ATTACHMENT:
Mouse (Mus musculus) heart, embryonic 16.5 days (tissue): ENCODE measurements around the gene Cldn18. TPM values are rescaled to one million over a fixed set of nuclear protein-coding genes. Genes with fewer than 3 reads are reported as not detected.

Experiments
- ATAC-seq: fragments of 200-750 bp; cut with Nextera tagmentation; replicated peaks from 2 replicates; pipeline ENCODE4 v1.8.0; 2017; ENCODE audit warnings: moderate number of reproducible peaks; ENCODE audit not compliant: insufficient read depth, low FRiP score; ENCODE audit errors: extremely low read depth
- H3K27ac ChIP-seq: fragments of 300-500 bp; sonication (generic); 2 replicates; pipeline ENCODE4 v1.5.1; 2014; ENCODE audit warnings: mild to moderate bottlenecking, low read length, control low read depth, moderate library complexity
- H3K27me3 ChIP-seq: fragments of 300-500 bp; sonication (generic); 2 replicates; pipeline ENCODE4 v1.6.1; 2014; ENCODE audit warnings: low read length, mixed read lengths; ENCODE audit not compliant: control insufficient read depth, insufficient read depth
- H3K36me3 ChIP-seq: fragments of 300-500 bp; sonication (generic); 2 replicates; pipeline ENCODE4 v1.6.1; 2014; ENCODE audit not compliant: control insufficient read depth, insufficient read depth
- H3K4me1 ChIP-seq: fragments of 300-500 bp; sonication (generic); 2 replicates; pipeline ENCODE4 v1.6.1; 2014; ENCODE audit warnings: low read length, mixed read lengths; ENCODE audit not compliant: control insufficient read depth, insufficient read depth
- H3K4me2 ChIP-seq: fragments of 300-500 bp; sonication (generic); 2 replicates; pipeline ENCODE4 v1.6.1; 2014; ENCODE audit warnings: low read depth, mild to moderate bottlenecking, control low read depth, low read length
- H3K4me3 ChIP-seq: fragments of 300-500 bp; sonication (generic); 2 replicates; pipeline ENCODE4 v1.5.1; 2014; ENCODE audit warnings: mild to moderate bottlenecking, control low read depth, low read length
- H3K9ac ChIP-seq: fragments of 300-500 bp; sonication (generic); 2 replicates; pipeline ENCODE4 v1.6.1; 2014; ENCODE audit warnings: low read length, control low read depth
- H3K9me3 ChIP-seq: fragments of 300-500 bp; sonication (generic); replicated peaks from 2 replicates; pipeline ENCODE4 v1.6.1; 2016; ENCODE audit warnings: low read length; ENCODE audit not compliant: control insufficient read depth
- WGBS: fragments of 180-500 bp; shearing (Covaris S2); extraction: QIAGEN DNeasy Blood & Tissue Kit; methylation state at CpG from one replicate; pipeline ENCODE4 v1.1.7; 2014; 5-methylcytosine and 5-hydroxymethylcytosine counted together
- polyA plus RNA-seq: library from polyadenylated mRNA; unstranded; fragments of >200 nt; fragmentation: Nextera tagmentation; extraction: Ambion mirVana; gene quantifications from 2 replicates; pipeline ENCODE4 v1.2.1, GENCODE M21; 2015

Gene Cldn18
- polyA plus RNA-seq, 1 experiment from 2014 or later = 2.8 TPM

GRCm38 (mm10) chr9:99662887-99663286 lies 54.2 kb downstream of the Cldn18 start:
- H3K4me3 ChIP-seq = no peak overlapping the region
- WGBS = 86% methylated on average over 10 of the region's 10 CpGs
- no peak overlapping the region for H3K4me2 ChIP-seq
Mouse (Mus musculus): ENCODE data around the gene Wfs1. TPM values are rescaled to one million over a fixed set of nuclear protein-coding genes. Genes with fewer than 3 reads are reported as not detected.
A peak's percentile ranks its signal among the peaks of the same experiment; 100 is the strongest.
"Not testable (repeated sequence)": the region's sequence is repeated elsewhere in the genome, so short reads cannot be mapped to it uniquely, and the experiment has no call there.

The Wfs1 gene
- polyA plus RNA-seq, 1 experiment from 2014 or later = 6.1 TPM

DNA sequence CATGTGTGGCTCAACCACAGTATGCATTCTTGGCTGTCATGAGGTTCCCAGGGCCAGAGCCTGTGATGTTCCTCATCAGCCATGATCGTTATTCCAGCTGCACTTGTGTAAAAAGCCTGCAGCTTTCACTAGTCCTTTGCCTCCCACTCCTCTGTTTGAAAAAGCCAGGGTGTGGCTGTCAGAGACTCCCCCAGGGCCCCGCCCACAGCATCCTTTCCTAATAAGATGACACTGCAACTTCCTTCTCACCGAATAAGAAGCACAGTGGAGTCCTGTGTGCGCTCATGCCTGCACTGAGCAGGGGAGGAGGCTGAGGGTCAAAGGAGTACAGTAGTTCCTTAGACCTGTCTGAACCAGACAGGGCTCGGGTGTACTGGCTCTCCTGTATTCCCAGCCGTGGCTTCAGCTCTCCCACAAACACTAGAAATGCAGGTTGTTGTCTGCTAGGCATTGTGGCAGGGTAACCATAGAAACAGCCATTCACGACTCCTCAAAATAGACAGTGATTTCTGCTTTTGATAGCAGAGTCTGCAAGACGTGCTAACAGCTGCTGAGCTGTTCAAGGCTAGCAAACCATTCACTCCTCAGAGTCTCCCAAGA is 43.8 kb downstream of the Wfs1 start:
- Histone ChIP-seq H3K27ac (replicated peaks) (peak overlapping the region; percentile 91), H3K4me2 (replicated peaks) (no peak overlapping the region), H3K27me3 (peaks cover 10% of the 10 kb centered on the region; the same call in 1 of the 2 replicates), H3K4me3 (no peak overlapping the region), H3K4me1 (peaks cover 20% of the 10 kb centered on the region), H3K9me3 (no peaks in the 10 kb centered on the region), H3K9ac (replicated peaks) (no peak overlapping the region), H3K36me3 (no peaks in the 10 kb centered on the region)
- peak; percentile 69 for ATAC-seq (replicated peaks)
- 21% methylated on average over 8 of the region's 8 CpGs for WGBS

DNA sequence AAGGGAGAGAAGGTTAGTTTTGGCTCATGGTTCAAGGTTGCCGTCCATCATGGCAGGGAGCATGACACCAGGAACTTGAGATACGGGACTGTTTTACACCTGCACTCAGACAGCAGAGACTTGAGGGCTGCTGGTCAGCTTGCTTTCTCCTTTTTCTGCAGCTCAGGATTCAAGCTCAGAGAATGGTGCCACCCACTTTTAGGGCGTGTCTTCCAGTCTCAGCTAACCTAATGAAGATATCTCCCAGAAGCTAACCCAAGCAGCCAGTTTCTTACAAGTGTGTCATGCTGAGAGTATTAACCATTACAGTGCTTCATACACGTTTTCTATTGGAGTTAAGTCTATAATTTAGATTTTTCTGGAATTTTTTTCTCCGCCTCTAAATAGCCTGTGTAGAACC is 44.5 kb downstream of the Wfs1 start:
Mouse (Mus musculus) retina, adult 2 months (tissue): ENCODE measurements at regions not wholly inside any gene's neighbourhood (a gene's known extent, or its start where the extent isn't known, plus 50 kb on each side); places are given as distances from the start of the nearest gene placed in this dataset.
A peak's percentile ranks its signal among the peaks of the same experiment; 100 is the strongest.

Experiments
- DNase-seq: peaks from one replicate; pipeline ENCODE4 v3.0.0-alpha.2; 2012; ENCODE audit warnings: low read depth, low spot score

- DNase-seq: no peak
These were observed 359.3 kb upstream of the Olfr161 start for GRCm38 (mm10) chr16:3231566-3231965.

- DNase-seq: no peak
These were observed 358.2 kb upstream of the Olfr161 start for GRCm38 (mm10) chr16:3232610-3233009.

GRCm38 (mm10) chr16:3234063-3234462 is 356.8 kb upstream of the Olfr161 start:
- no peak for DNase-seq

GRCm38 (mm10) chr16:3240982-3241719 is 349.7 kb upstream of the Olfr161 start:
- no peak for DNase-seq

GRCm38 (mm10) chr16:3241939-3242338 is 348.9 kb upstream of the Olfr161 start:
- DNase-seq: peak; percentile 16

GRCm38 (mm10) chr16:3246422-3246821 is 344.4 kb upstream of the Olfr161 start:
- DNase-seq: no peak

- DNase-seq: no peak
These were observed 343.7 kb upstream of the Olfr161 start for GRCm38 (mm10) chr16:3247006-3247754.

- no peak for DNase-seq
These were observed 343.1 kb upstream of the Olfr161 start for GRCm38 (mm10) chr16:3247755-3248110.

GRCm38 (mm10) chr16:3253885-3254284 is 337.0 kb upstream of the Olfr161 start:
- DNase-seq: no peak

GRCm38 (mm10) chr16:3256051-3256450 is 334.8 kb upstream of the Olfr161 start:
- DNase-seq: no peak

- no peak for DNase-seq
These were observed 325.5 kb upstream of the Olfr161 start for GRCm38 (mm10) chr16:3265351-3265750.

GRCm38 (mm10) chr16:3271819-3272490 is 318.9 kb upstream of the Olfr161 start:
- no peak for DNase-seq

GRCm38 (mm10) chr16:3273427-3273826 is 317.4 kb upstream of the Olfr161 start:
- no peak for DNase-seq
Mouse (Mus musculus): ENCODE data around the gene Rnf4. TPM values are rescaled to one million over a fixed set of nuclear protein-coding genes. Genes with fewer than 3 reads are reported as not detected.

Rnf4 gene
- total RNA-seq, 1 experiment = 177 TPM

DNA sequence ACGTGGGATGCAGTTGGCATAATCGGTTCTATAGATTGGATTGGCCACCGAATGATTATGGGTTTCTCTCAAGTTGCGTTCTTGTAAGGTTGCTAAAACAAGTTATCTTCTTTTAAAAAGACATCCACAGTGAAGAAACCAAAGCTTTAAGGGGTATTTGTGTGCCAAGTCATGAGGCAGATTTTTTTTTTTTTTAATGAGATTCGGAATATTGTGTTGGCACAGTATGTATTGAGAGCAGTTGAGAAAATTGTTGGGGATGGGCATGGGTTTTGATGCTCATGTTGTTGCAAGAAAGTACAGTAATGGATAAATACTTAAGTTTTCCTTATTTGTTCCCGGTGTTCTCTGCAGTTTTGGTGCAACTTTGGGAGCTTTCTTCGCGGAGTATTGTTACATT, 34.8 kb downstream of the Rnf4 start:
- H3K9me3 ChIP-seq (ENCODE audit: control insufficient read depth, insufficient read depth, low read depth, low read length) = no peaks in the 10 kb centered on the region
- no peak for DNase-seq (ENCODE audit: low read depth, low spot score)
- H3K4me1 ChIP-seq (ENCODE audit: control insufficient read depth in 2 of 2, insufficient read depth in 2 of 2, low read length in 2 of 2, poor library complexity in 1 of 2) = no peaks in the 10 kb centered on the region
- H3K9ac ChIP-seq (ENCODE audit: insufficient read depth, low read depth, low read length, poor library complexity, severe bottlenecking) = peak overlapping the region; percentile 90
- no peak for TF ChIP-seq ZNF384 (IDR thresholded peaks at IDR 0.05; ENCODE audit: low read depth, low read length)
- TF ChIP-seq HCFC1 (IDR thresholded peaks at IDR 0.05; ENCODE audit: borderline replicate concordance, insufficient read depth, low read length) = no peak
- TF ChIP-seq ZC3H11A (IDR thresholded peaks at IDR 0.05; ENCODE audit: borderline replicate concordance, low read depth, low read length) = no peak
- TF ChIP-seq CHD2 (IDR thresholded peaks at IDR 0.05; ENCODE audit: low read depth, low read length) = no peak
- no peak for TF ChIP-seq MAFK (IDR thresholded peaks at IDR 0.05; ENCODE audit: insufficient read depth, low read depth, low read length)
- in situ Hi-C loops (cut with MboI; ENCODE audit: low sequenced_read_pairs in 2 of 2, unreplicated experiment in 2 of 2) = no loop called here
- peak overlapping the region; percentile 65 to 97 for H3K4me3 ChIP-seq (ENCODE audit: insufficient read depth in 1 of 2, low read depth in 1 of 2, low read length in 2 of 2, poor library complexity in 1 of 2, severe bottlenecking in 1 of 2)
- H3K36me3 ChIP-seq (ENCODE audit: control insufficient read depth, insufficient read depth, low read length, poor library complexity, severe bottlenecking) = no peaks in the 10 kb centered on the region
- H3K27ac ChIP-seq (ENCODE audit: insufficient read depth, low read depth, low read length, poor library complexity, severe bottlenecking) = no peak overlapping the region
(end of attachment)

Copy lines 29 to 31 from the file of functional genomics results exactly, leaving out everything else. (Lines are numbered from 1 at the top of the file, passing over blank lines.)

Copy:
DNA sequence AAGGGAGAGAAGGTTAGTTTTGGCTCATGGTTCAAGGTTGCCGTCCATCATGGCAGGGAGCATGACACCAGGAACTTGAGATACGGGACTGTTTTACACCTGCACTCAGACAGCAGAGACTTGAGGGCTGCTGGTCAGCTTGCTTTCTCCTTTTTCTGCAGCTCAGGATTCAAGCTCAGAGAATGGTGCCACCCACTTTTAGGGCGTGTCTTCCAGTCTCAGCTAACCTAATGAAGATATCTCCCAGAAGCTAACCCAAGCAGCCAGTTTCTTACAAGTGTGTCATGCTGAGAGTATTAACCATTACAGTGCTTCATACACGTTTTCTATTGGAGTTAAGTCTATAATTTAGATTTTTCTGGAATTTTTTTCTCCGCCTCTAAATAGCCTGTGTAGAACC is 44.5 kb downstream of the Wfs1 start:
Mouse (Mus musculus) retina, adult 2 months (tissue): ENCODE measurements at regions not wholly inside any gene's neighbourhood (a gene's known extent, or its start where the extent isn't known, plus 50 kb on each side); places are given as distances from the start of the nearest gene placed in this dataset.
A peak's percentile ranks its signal among the peaks of the same experiment; 100 is the strongest.